Overall, when migrating to a purchasing card, keep the big picture in mind in terms of what you want to accomplish. A purchasing card is most beneficial when you fully integrate it into your system, using it as a tool to manage MRO spending with more control and less paperwork.
It would be a waste to use such a comprehensive system merely as a replacement for petty cash or solely as a payment tool.
& #711; Negotiate
If you can demonstrate to a supplier that your company’s dedicated purchasing volume will improve their sales figures, you can negotiate purchasing discounts or special services. How do you find the data you need to make your case with vendors?
One of the great benefits of a purchasing card is its detailed spending information that is consolidated across your entire organization. A good card program will break down data by various ways , for instance by commodity, by industry, by vendor. From this, you’ll be able to get a comprehensive picture of your spending.
Further, a card provider should capture and report data that includes , at a minimum , not only the transaction amount and date, but also the sales tax amount, ship-to ZIP code, supplier reference number, a product descriptor field, tax-payer ID number, and any relevant minority status of the supplier.
This information will help you streamline back-end accounting tasks and, in general, give you the data you need to strategically manage your purchasing program.
& #711; Control
Another way to lower your firm’s purchasing costs is to increase the control over what employees buy. And a strong, written purchasing policy is the best tool. Your policy should be communicated to all employees.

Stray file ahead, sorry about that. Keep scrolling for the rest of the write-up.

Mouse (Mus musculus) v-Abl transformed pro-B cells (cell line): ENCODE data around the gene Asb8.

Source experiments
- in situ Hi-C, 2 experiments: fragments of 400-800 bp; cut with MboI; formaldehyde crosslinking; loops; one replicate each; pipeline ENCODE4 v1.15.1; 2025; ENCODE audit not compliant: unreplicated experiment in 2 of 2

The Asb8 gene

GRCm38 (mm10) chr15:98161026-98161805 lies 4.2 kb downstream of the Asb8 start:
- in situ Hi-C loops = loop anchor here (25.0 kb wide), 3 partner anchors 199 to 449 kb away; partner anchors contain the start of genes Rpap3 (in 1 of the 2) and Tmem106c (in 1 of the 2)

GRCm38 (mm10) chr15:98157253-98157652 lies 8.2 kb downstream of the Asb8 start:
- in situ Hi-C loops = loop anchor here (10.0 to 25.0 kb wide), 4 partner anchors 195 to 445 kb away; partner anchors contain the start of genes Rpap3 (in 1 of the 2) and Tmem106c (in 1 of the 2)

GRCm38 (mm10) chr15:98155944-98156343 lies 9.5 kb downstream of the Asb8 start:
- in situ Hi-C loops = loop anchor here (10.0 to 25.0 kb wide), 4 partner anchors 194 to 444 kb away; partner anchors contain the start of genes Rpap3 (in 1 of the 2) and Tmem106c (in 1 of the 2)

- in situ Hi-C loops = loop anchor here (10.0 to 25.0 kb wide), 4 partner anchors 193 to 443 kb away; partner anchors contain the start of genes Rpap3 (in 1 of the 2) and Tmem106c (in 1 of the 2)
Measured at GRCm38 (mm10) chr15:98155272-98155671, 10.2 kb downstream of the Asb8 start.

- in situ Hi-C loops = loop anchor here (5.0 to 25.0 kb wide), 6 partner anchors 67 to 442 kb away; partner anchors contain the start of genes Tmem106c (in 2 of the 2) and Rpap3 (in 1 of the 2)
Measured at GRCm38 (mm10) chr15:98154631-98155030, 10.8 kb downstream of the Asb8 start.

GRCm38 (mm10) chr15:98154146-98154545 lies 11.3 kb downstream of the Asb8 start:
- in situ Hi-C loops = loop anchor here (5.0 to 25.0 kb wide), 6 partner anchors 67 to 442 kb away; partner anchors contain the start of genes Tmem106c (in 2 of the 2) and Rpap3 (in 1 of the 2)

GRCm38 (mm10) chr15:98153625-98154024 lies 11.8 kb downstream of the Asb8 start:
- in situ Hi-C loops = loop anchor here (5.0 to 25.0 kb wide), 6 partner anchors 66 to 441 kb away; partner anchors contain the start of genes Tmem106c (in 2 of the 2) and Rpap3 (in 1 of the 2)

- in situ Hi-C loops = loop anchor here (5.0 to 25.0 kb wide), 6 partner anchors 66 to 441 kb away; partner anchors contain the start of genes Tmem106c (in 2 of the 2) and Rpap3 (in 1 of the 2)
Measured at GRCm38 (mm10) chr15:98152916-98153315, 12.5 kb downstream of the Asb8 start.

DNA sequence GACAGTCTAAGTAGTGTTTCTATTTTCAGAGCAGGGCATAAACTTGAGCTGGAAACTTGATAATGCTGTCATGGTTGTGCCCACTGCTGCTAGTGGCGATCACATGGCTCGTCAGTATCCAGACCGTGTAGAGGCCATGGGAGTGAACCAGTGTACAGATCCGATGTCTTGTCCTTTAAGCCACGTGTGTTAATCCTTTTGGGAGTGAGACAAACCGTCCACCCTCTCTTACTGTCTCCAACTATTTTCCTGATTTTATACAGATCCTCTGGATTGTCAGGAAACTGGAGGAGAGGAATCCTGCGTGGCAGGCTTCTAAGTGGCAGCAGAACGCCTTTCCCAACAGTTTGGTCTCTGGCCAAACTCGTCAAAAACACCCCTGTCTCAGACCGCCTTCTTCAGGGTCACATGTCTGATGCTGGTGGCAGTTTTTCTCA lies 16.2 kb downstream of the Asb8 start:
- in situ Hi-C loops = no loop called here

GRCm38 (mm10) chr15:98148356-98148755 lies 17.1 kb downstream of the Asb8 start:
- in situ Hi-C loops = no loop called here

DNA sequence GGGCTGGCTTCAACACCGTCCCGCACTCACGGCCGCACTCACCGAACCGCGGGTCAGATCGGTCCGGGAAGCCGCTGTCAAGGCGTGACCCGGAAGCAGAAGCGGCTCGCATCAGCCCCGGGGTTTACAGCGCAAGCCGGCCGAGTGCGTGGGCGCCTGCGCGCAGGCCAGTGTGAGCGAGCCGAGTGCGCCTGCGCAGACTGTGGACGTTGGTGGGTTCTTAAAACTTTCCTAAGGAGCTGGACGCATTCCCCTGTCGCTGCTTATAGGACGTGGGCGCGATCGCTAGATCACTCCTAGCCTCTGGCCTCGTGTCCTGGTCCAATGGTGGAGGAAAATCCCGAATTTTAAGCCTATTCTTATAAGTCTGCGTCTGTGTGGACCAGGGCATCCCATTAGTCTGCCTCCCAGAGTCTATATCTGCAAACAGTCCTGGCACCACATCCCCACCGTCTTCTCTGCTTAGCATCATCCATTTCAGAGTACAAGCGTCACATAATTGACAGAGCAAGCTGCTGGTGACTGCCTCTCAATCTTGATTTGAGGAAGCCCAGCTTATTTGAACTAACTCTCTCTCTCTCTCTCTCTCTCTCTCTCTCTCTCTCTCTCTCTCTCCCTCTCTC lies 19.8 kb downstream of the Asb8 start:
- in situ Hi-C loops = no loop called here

Some distribution methods you should consider: your corporate Intranet, E-mail, a handbook, newsletter, and employee orientation sessions.
Among areas to cover, your policy should address which suppliers to use, and it should set reasonable spending limits that allow employees to easily requisition low-dollar items (under $2,500). Back up your policy with a strong audit program to monitor compliance.
A good purchasing card program will allow you to set up a variety of limitations (for example preferred supplier restrictions and transaction limits for each commodity) customized for each card member. With such restrictions in place, out-of-policy purchases can be nipped in the bud.
& #711; The Web’s
The last powerful step in cutting your firm’s purchasing costs is to source and order supplies online. An electronic purchasing system can connect your corporate buying agents to your firm’s suppliers , helping you to maintain preferred vendor deals to keep your commodity prices down. And, when you use a corporate purchasing card in conjunction with an E-purchasing system, you automate payment, reconciliation and data integration steps.
Using both systems is the most-efficient method of purchasing today. According to American Express’ new purchasing process study, firms that employ Internet-based and other electronic procurement systems to buy supplies, combined with a purchasing card for payment and accounting tasks, can cut transaction costs to as low as $4.44, vs. an average $90 for manual purchase orders.
For whatever supplies your firm buys, be it $10 staplers or $2,000 computers, keeping a tight rein on purchasing costs is a good business strategy. By following these five steps, your purchasing department can become a focused and efficient part of your business.
Cooper is business development manager for the Western Region of American Express Corporate Services. He can be reached at (firstname.lastname@example.org).